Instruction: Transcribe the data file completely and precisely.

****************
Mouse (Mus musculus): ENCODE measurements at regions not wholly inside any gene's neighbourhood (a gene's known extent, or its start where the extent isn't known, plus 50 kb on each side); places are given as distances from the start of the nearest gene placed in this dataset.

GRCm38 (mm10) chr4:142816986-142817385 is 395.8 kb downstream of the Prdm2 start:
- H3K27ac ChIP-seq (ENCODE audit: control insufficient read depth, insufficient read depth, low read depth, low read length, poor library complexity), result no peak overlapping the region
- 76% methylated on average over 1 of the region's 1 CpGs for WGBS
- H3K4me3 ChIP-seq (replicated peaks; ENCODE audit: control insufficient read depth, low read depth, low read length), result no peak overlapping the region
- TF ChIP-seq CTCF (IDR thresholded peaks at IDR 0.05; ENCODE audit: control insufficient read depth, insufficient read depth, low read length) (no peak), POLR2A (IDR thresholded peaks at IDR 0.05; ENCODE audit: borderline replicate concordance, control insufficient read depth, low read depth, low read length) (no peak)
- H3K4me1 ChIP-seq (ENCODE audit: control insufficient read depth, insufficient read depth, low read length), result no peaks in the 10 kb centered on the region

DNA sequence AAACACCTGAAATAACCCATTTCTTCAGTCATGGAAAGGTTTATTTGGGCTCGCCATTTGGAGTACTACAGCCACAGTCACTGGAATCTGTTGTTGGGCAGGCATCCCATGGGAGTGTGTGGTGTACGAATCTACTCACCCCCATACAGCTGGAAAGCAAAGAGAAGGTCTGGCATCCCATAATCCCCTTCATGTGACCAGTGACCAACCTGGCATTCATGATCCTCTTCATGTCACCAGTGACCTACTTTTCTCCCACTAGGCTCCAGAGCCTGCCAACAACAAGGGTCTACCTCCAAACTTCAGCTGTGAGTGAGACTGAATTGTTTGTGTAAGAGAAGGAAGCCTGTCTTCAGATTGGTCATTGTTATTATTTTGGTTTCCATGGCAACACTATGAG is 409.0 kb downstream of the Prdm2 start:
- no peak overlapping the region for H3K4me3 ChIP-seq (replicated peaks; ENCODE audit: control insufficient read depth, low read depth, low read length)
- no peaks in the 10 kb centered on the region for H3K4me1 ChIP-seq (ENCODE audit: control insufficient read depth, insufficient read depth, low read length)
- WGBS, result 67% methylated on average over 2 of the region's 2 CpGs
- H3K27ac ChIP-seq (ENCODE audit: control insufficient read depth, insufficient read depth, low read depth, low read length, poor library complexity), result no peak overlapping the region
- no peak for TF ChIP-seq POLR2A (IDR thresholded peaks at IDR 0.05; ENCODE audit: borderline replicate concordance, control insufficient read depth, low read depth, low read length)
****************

Mouse (Mus musculus): ENCODE measurements at regions not wholly inside any gene's neighbourhood (a gene's known extent, or its start where the extent isn't known, plus 50 kb on each side); places are given as distances from the start of the nearest gene placed in this dataset.

GRCm38 (mm10) chr4:142816986-142817385 is 395.8 kb downstream of the Prdm2 start:
- H3K27ac ChIP-seq (ENCODE audit: control insufficient read depth, insufficient read depth, low read depth, low read length, poor library complexity), result no peak overlapping the region
- 76% methylated on average over 1 of the region's 1 CpGs for WGBS
- H3K4me3 ChIP-seq (replicated peaks; ENCODE audit: control insufficient read depth, low read depth, low read length), result no peak overlapping the region
- TF ChIP-seq CTCF (IDR thresholded peaks at IDR 0.05; ENCODE audit: control insufficient read depth, insufficient read depth, low read length) (no peak), POLR2A (IDR thresholded peaks at IDR 0.05; ENCODE audit: borderline replicate concordance, control insufficient read depth, low read depth, low read length) (no peak)
- H3K4me1 ChIP-seq (ENCODE audit: control insufficient read depth, insufficient read depth, low read length), result no peaks in the 10 kb centered on the region

DNA sequence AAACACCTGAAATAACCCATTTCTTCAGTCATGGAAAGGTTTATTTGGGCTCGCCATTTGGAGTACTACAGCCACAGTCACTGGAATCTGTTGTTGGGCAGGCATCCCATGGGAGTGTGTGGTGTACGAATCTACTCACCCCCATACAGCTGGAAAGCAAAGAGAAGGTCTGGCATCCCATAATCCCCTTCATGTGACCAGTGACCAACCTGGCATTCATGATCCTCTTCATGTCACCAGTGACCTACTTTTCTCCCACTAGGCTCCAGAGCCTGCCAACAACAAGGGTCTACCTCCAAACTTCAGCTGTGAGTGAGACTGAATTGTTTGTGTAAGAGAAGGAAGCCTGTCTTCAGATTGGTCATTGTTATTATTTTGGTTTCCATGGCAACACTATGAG is 409.0 kb downstream of the Prdm2 start:
- no peak overlapping the region for H3K4me3 ChIP-seq (replicated peaks; ENCODE audit: control insufficient read depth, low read depth, low read length)
- no peaks in the 10 kb centered on the region for H3K4me1 ChIP-seq (ENCODE audit: control insufficient read depth, insufficient read depth, low read length)
- WGBS, result 67% methylated on average over 2 of the region's 2 CpGs
- H3K27ac ChIP-seq (ENCODE audit: control insufficient read depth, insufficient read depth, low read depth, low read length, poor library complexity), result no peak overlapping the region
- no peak for TF ChIP-seq POLR2A (IDR thresholded peaks at IDR 0.05; ENCODE audit: borderline replicate concordance, control insufficient read depth, low read depth, low read length)